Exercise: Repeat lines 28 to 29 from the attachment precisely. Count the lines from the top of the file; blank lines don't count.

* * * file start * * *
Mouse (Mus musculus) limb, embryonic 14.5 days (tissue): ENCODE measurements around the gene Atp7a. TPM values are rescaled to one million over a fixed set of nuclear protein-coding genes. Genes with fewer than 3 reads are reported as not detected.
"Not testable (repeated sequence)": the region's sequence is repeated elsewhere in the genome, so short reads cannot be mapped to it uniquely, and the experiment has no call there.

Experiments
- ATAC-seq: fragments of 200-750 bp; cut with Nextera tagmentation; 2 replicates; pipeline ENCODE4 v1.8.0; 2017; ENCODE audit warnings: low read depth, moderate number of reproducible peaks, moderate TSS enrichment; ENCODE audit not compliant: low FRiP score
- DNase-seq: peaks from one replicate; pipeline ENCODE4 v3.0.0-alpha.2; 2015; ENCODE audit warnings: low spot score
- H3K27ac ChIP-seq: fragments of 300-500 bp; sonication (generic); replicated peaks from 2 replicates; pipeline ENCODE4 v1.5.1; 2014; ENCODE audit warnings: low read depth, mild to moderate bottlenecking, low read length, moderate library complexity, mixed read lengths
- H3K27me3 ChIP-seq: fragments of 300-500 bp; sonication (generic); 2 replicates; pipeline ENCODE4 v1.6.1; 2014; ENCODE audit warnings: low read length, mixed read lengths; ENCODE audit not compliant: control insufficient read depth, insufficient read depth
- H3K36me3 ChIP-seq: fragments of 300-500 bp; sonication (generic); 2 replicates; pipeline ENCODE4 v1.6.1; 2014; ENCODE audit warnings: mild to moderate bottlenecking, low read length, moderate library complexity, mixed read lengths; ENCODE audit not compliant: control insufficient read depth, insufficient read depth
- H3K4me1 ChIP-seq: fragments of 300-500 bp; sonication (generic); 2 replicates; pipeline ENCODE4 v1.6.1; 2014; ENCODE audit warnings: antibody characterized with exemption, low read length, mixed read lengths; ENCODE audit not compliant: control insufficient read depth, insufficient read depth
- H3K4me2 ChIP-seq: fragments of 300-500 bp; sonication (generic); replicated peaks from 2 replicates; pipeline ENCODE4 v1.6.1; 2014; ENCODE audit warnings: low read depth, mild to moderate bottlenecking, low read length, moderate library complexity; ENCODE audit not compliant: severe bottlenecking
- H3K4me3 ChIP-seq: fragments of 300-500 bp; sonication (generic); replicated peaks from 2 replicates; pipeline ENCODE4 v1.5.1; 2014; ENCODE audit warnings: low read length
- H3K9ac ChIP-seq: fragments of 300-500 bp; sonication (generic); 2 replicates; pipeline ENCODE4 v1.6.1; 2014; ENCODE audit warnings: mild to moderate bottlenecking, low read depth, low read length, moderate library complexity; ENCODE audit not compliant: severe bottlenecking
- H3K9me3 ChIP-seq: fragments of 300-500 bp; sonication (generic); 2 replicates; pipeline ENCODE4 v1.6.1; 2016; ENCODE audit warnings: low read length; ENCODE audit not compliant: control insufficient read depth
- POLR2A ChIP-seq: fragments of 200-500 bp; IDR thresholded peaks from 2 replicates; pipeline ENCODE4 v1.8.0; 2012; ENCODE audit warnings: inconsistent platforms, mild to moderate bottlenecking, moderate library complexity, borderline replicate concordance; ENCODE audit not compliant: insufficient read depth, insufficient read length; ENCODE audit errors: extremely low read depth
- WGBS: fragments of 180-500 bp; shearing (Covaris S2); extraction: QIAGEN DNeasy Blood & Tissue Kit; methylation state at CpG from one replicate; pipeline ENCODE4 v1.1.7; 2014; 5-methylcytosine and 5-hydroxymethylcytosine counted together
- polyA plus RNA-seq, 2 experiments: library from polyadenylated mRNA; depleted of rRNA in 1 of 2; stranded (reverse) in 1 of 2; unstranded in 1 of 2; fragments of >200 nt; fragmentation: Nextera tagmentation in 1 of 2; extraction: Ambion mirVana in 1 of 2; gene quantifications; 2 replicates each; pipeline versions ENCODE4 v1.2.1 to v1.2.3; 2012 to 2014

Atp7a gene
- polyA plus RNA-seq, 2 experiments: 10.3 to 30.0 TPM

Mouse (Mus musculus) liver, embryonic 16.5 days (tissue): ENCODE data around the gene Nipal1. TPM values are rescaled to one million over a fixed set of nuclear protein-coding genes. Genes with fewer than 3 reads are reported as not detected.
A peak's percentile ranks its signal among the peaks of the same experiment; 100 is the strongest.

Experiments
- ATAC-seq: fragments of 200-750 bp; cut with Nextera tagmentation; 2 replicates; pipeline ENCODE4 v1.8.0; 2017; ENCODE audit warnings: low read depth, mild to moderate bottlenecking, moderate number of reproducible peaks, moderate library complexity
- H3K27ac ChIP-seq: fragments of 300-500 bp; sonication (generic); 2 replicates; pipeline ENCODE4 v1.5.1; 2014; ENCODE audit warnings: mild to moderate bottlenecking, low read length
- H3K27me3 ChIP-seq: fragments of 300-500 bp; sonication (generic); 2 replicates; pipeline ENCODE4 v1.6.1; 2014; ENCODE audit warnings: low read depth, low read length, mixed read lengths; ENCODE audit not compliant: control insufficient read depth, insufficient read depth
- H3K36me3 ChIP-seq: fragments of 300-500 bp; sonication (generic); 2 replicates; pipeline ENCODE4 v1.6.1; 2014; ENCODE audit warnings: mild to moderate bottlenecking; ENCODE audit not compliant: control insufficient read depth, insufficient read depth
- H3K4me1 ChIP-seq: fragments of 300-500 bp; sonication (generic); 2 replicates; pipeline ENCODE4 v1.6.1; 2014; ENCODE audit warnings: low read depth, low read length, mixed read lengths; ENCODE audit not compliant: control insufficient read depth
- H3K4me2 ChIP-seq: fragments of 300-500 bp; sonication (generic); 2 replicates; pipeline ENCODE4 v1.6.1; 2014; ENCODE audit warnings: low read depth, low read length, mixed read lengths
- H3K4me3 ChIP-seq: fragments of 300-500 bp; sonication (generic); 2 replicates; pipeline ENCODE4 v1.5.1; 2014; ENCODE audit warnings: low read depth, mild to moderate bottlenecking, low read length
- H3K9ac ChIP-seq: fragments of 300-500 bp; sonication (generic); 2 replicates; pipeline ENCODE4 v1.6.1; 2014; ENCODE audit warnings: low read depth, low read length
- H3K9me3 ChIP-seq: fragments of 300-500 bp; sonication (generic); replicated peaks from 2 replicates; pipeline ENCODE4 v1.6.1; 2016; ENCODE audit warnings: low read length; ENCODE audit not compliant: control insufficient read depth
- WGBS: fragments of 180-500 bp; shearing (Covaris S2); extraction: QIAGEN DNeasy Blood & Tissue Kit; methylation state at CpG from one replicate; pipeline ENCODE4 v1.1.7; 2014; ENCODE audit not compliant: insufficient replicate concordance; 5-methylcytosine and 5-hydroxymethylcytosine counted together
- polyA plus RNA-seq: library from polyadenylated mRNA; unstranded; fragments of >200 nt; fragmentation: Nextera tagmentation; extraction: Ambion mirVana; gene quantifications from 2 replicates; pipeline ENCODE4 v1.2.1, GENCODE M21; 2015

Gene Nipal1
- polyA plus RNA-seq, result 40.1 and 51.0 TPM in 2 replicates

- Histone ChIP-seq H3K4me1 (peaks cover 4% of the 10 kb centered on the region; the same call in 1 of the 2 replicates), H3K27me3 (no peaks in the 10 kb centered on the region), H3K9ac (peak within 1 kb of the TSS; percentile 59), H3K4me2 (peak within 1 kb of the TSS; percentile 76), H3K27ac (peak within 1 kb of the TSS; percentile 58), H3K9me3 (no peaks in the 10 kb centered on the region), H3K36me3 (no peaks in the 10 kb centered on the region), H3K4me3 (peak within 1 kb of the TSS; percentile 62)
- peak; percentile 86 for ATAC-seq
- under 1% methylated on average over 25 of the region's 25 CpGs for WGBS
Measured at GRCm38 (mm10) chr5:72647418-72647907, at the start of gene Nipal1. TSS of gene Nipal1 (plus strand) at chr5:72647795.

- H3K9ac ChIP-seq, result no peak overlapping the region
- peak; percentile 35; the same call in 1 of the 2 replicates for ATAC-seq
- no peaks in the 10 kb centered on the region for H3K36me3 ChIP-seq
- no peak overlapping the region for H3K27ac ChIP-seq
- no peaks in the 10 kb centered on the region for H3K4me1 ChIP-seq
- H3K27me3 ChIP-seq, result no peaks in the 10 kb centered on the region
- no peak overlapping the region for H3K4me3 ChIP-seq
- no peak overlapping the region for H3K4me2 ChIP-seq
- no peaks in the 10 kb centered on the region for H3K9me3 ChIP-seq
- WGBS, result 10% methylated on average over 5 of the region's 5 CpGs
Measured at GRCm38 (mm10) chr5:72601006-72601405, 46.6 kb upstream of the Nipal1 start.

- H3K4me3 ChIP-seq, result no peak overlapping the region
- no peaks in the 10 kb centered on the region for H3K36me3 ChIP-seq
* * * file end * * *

- H3K4me3 ChIP-seq: fragments of 300-500 bp; sonication (generic); 2 replicates; pipeline ENCODE4 v1.5.1; 2014; ENCODE audit warnings: low read depth, mild to moderate bottlenecking, low read length
- H3K9ac ChIP-seq: fragments of 300-500 bp; sonication (generic); 2 replicates; pipeline ENCODE4 v1.6.1; 2014; ENCODE audit warnings: low read depth, low read length